Hormone therapy

When we talk about hormone therapy, we most often refer to oral contraceptives commonly known as the ‘the pill.’

The pill raises the levels of factors II, VII, VIII, X and von Willebrand factor in the blood. For many women with bleeding disorders and who suffer from menorrhagia, this hormone therapy alone is effective in reducing bleeding to normal.

This hormone therapy will not improve factor levels for women with:

  • deficiencies in factors I, V, IX, XI and XIII, and
  • Type 2 VWD (which is not a problem of quantity of VWF but rather the way it works).

However, oral contraceptives can be helpful even for these women. They regulate the menstrual periods and reduce the flow of blood[1].

Some women may experience bleeding during their ovulation (approximately mid-cycle) and it is important to talk about this to your healthcare provider because there are types of hormonal treatment that will prevent you from ovulating altogether during your cycle and avoiding this type of bleed.

As many women will already know there are a variety of hormonal contraceptives in the forms of pills, vaginal rings, transdermal patches and intra-uterine devices. The choice of this hormonal treatment should be in line with your medical needs and lifestyle.

This hormonal therapy may be prescribed to young girls even before their first period to avoid heavy bleeding. During our webinar we discussed the apprehension that many parents may have with their pre-teen daughters being prescribed what is seen as primarily a contraceptive, implying that this will speed up their daughters’ sexual maturity. It is important that parents and girls realise these hormonal treatments are medical treatments to manage bleeding disorder and prevent heavy menstrual bleeds. Communication between the patient, the parents and the healthcare professional will be key.

Other hormone therapies may be prescribed when oral contraceptives do not work well. These include progesterone. They work by thickening the lining of the uterus. This makes it less prone to bleed. However, these products cannot be taken for long periods of time.

[1] Source: Canadian Haemophilia Society

Haemostatic treatments

These are a group of treatments that will correct defects in a person’s coagulation system. For women with bleeding disorders the most commonly used are:

  • Desmopressin,
  • Antifibrinolytic agents (like tranexamic acid),
  • Clotting factor concentrates.

Desmopressin is a synthetic drug, which is a copy of a natural hormone. It acts by releasing von Willebrand Factor (VWF) stored in the lining of the blood vessels. The increased VWF, in turn, transports extra factor VIII. Desmopressin is not made from blood.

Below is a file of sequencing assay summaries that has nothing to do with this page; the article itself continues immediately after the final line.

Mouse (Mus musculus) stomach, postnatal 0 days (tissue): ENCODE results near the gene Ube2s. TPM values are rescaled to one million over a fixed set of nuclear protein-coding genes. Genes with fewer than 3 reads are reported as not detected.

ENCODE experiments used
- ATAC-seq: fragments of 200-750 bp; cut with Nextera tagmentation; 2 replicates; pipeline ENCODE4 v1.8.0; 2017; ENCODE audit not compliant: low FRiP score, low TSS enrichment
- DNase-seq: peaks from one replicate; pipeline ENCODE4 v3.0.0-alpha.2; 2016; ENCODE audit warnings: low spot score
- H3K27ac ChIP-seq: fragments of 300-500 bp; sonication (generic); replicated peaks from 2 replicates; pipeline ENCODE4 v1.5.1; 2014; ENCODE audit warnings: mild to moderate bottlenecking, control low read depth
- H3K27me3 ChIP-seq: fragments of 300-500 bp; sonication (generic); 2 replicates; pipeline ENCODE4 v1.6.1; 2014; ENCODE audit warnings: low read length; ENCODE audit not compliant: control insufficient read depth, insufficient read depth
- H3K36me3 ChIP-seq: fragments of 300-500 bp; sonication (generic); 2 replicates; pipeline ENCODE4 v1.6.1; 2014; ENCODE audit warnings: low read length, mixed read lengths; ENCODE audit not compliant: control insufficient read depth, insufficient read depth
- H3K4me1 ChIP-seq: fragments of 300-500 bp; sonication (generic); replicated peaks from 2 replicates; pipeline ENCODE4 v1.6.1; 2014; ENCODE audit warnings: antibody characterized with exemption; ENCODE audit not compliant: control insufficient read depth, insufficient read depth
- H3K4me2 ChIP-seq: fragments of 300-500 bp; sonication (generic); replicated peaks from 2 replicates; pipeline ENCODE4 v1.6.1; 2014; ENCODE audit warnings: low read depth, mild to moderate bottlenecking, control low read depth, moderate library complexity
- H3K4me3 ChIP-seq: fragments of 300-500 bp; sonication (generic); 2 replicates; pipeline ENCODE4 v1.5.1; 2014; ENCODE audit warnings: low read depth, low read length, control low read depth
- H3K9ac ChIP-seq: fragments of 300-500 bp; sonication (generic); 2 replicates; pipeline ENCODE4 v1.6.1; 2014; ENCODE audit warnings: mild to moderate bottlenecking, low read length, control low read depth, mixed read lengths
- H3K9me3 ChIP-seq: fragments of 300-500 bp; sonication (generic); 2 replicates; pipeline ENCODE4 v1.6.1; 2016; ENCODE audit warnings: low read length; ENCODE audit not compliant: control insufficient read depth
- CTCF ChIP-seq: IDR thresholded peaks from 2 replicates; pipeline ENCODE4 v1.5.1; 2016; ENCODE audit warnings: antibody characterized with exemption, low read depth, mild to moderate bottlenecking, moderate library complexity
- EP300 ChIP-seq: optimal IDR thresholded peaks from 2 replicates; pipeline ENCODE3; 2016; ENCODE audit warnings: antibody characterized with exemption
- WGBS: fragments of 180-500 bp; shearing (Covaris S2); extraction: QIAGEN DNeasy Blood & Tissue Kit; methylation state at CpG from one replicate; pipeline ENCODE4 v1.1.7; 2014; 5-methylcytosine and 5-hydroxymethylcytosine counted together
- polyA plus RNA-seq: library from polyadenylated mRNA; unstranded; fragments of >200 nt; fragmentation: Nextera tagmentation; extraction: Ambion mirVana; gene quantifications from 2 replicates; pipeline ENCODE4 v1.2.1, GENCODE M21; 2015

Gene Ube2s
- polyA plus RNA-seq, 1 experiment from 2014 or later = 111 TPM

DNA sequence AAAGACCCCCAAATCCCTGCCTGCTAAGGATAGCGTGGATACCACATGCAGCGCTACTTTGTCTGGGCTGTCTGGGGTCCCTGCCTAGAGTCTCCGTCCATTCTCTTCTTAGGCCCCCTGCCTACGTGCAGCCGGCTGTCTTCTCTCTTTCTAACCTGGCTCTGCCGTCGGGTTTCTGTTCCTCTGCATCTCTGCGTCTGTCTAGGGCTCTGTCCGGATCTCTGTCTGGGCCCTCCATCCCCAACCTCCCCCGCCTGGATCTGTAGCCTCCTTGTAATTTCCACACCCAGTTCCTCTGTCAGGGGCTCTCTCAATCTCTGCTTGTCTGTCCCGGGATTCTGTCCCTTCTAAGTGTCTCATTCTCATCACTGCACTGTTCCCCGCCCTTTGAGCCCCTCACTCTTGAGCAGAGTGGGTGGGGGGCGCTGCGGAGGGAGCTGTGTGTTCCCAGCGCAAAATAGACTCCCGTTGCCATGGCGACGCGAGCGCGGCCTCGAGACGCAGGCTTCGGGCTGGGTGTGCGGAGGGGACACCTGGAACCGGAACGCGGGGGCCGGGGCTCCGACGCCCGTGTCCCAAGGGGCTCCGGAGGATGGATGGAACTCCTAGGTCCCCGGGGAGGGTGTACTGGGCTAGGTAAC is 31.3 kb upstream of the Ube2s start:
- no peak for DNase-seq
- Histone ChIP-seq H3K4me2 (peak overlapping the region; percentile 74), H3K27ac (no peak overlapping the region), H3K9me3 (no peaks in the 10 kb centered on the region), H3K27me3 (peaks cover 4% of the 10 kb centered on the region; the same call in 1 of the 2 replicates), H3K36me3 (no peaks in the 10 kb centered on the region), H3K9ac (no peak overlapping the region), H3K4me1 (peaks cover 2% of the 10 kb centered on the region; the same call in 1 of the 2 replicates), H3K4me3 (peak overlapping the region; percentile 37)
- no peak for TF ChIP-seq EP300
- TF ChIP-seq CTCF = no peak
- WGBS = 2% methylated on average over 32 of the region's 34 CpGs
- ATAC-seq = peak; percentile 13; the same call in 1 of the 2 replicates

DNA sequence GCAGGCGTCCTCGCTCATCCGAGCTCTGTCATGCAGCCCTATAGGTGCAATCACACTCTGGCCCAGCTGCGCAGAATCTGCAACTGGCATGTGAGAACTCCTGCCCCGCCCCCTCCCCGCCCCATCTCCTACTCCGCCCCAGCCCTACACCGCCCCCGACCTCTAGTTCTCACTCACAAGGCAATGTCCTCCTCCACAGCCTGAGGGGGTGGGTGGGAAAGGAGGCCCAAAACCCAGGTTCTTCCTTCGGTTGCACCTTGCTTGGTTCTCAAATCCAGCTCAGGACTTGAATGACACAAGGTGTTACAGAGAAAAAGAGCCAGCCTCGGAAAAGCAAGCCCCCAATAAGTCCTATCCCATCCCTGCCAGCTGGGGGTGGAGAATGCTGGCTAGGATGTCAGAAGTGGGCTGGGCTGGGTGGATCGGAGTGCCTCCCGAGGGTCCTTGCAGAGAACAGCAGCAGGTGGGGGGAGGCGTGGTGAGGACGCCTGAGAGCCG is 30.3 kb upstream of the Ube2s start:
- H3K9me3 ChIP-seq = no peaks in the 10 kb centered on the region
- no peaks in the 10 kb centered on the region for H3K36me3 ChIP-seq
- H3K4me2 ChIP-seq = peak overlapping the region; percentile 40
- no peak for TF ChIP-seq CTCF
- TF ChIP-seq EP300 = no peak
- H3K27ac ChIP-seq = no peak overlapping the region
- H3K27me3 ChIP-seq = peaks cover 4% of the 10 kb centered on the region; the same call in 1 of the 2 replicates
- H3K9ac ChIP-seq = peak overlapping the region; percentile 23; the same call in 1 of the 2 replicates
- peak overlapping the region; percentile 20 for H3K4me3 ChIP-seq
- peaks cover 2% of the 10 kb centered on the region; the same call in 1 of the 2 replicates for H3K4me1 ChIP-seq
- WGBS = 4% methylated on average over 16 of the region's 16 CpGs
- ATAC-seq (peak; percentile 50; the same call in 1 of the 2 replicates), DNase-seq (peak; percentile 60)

Desmopressin is the treatment of choice for Type 1 VWD, haemophilia A carriers and most platelet function disorders. It is sometimes effective in Type 2A VWD.

Desmopressin can be taken in three different ways:

  • It can be injected into a vein.
  • It can be injected under the skin.
  • It can be taken by nasal spray.

Desmopressin is effective for almost all people with Type 1 VWD. However, different people respond to desmopressin in different ways. Therefore, a doctor needs to do tests to find out each individual’s response to the drug. Ideally, these tests are done before any urgent need for the drug, such as surgery.

Since desmopressin acts by releasing VWF stored in the body, you cannot ‘go to the well’ too often. A sufficient amount of time, usually 24 hours, must elapse between doses of desmopressin to allow the body to rebuild its stores.

In major surgery, desmopressin alone may not be enough to control bleeding. In such a case, a person should also receive factor concentrates. (See Clotting factor concentrates)

Desmopressin is of no help to women with:

  • Type 2 VWD (except, in some cases, Type 2A)
  • Type 3 VWD
  • Hemophilia B (factor IX deficiency)
  • Glanzmann Thrombasthenia (a type of platelet function disorder).

Source: Canadian Hemophilia Society

Antifibrinolytic agents, like tranexamic acid, are medicines that help to hold a clot in place once it has formed. They act by stopping the activity of an enzyme, called plasmin, which dissolves blood clots.

They do not help to actually form a clot. This means they cannot be used instead of desmopressin, VWF concentrate or factor concentrates.